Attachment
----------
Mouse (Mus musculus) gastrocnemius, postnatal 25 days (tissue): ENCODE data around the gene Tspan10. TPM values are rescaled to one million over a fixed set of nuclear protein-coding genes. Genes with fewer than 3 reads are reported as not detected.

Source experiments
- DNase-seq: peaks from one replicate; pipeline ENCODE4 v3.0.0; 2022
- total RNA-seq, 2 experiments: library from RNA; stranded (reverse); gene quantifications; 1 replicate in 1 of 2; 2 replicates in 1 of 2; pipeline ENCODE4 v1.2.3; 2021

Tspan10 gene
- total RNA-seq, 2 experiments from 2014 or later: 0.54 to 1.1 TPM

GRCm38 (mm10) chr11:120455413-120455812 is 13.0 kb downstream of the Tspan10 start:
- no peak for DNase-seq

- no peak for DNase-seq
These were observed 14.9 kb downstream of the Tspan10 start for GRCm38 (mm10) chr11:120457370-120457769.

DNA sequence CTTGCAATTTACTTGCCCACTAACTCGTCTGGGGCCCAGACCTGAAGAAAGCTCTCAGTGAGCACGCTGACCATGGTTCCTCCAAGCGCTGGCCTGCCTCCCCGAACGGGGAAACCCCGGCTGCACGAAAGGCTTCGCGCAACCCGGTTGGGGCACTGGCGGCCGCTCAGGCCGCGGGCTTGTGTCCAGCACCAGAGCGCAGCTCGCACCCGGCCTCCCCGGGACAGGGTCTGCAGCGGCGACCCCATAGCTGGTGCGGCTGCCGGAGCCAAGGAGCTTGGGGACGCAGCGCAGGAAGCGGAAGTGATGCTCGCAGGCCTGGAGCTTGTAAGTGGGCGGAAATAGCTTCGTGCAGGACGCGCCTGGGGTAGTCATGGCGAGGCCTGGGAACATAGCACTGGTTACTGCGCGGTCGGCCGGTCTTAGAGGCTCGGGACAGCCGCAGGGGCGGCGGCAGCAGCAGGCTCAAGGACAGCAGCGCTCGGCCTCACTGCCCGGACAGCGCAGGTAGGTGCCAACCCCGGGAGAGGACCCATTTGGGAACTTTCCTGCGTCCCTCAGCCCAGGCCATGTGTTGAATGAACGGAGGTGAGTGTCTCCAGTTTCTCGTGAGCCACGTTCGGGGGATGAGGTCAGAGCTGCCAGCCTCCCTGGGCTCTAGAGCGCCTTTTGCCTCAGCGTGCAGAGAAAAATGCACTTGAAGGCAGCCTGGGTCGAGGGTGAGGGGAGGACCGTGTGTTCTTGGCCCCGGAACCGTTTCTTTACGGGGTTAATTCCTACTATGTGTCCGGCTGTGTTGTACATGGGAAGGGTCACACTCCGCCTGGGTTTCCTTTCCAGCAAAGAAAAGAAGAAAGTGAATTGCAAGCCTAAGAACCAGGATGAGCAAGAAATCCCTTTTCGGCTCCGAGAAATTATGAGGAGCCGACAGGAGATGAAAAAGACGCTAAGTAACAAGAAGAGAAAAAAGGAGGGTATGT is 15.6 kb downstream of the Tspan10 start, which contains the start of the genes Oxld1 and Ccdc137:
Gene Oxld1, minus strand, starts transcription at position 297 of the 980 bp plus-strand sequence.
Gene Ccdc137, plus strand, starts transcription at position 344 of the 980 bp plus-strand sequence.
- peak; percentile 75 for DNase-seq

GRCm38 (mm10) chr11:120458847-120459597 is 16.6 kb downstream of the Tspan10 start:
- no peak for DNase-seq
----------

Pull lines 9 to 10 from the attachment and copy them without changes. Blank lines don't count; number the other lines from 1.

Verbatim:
- no peak for DNase-seq
These were observed 14.9 kb downstream of the Tspan10 start for GRCm38 (mm10) chr11:120457370-120457769.